Auckland Regional Alcohol Project Group
The Auckland Region Alcohol Project Group calls on the Government to initiate a ‘sustained campaign’ to ensure that young people are required to produce photographic ID when attempting to purchase alcohol from licensed premises. This follows the purchase of a mountain of alcohol without the use of ID by a group of young researchers visiting off-licences, supermarkets and grocery stores in the Auckland region.
The research released today by the Alcohol and Public Health Research Unit (APHRU) indicates that the group of 18 year olds who took part in the research were asked less than 40% of the time for ID when purchasing alcohol from off-license premises. Papakura unfortunately provided the worst example with young people successfully purchasing alcohol without ID in 91% of the cases. The research suggests that little effort was made to ID young purchases in this area. The best performing area in the Auckland region was the North Shore, where alcohol purchases were made without ID in 39% of the attempts.
The study involved a group of 18 year olds ‘pseudo-patrons’ attempting to purchase alcohol from randomly selected off-licences in the seven local authority areas within the Auckland Region. The young people were given ten dollars with which to buy the alcohol. In all, 247 premises were visited and each premise was visited on two occasions. The relative ease with which the young people were able to purchase alcohol highlights that photographic ID does not work unless it is checked.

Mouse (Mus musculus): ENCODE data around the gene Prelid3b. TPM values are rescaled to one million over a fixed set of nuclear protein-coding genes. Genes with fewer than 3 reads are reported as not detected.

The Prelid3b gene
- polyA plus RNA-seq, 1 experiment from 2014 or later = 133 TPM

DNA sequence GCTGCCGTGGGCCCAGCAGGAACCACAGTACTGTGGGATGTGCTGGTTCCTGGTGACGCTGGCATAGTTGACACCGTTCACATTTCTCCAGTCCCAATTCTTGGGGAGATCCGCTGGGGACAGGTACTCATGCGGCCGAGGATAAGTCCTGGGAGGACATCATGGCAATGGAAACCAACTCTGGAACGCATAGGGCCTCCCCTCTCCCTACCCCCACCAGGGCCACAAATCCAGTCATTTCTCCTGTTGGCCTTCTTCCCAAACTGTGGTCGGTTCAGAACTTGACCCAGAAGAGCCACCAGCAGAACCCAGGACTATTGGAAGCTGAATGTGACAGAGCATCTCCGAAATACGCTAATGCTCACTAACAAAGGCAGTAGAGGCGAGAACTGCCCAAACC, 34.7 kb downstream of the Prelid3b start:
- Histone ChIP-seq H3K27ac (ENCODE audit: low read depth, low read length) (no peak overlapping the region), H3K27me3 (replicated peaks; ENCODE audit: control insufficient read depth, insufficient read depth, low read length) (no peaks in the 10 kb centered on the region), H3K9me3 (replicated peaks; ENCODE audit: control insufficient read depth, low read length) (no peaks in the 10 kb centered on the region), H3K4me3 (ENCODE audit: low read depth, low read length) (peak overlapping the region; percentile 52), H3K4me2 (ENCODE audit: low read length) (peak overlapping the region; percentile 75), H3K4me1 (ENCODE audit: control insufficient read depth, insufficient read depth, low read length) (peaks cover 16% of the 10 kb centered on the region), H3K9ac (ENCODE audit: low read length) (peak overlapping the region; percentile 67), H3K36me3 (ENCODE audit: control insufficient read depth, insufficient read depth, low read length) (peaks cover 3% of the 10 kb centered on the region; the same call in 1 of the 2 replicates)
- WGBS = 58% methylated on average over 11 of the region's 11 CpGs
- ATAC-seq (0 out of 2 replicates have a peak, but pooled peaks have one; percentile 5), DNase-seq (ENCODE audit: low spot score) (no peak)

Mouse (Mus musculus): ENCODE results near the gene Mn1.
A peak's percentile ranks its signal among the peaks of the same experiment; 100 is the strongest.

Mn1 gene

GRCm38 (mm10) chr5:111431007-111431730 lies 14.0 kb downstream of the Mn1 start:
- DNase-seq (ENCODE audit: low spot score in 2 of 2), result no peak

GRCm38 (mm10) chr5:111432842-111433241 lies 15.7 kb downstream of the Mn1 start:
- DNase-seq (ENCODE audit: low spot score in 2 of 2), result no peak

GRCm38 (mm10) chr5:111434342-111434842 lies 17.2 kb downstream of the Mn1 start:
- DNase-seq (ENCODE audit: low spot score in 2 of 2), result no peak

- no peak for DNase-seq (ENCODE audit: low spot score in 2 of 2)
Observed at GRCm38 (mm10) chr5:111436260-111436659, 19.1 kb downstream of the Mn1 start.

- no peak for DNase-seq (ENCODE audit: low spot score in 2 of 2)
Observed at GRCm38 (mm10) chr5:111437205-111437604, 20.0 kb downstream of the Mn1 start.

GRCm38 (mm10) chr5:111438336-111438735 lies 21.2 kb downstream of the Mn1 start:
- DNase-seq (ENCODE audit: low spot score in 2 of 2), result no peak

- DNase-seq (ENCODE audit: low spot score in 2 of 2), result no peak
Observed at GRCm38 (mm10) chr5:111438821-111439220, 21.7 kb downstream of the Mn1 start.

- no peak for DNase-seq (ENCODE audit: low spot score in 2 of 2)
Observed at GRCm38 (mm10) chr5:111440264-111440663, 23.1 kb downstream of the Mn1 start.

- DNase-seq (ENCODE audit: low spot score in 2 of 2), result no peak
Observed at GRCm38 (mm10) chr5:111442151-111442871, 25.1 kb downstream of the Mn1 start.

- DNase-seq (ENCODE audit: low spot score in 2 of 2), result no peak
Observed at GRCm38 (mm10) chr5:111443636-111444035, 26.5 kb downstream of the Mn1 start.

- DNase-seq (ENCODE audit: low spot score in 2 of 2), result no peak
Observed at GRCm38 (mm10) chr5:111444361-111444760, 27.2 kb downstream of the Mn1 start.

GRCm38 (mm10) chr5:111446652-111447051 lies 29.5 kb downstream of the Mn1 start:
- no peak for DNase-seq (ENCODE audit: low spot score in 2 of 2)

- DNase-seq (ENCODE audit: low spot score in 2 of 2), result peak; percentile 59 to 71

When the legal age of purchasing alcohol was lowered to 18 in 1999, Members of Parliament assured the community that the new legal age would be policed and the introduction of the requirement for photographic ID would result in the establishment of a ‘hard 18’ culture. This clearly hasn’t happened!
It is important that there is increased monitoring and that the Police and District Liquor Licensing Inspectors are resourced to be more effective. It is equally important that there is an ongoing publicity campaign that creates an ID culture for the purchase of alcohol within New Zealand. This will improve the health and wellbeing of young people.
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